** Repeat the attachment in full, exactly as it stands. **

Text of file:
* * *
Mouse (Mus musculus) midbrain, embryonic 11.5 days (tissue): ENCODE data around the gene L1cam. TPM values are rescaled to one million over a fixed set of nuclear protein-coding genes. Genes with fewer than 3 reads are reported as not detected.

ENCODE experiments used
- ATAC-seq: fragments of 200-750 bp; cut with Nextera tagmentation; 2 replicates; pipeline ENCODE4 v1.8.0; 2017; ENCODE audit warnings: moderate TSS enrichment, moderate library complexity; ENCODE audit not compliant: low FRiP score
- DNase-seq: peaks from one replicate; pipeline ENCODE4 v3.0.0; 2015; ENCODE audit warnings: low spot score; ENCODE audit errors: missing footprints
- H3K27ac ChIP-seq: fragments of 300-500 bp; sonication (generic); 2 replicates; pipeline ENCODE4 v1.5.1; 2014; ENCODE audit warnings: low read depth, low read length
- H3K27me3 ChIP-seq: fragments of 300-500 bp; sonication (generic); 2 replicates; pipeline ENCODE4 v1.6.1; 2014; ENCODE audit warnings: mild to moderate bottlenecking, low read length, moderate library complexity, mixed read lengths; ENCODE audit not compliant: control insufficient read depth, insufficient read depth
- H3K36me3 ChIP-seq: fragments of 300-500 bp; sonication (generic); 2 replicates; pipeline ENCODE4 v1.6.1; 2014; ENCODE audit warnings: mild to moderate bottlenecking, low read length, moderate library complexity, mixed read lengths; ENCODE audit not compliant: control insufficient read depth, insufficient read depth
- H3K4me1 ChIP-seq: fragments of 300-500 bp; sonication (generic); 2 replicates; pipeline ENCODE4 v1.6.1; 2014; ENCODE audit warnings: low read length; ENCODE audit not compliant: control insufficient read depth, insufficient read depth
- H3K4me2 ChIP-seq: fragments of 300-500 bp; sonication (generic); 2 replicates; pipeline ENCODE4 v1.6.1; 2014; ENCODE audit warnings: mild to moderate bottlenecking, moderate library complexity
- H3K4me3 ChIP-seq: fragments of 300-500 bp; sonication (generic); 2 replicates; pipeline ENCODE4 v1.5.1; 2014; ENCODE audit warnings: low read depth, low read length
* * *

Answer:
Mouse (Mus musculus) midbrain, embryonic 11.5 days (tissue): ENCODE data around the gene L1cam. TPM values are rescaled to one million over a fixed set of nuclear protein-coding genes. Genes with fewer than 3 reads are reported as not detected.

ENCODE experiments used
- ATAC-seq: fragments of 200-750 bp; cut with Nextera tagmentation; 2 replicates; pipeline ENCODE4 v1.8.0; 2017; ENCODE audit warnings: moderate TSS enrichment, moderate library complexity; ENCODE audit not compliant: low FRiP score
- DNase-seq: peaks from one replicate; pipeline ENCODE4 v3.0.0; 2015; ENCODE audit warnings: low spot score; ENCODE audit errors: missing footprints
- H3K27ac ChIP-seq: fragments of 300-500 bp; sonication (generic); 2 replicates; pipeline ENCODE4 v1.5.1; 2014; ENCODE audit warnings: low read depth, low read length
- H3K27me3 ChIP-seq: fragments of 300-500 bp; sonication (generic); 2 replicates; pipeline ENCODE4 v1.6.1; 2014; ENCODE audit warnings: mild to moderate bottlenecking, low read length, moderate library complexity, mixed read lengths; ENCODE audit not compliant: control insufficient read depth, insufficient read depth
- H3K36me3 ChIP-seq: fragments of 300-500 bp; sonication (generic); 2 replicates; pipeline ENCODE4 v1.6.1; 2014; ENCODE audit warnings: mild to moderate bottlenecking, low read length, moderate library complexity, mixed read lengths; ENCODE audit not compliant: control insufficient read depth, insufficient read depth
- H3K4me1 ChIP-seq: fragments of 300-500 bp; sonication (generic); 2 replicates; pipeline ENCODE4 v1.6.1; 2014; ENCODE audit warnings: low read length; ENCODE audit not compliant: control insufficient read depth, insufficient read depth
- H3K4me2 ChIP-seq: fragments of 300-500 bp; sonication (generic); 2 replicates; pipeline ENCODE4 v1.6.1; 2014; ENCODE audit warnings: mild to moderate bottlenecking, moderate library complexity
- H3K4me3 ChIP-seq: fragments of 300-500 bp; sonication (generic); 2 replicates; pipeline ENCODE4 v1.5.1; 2014; ENCODE audit warnings: low read depth, low read length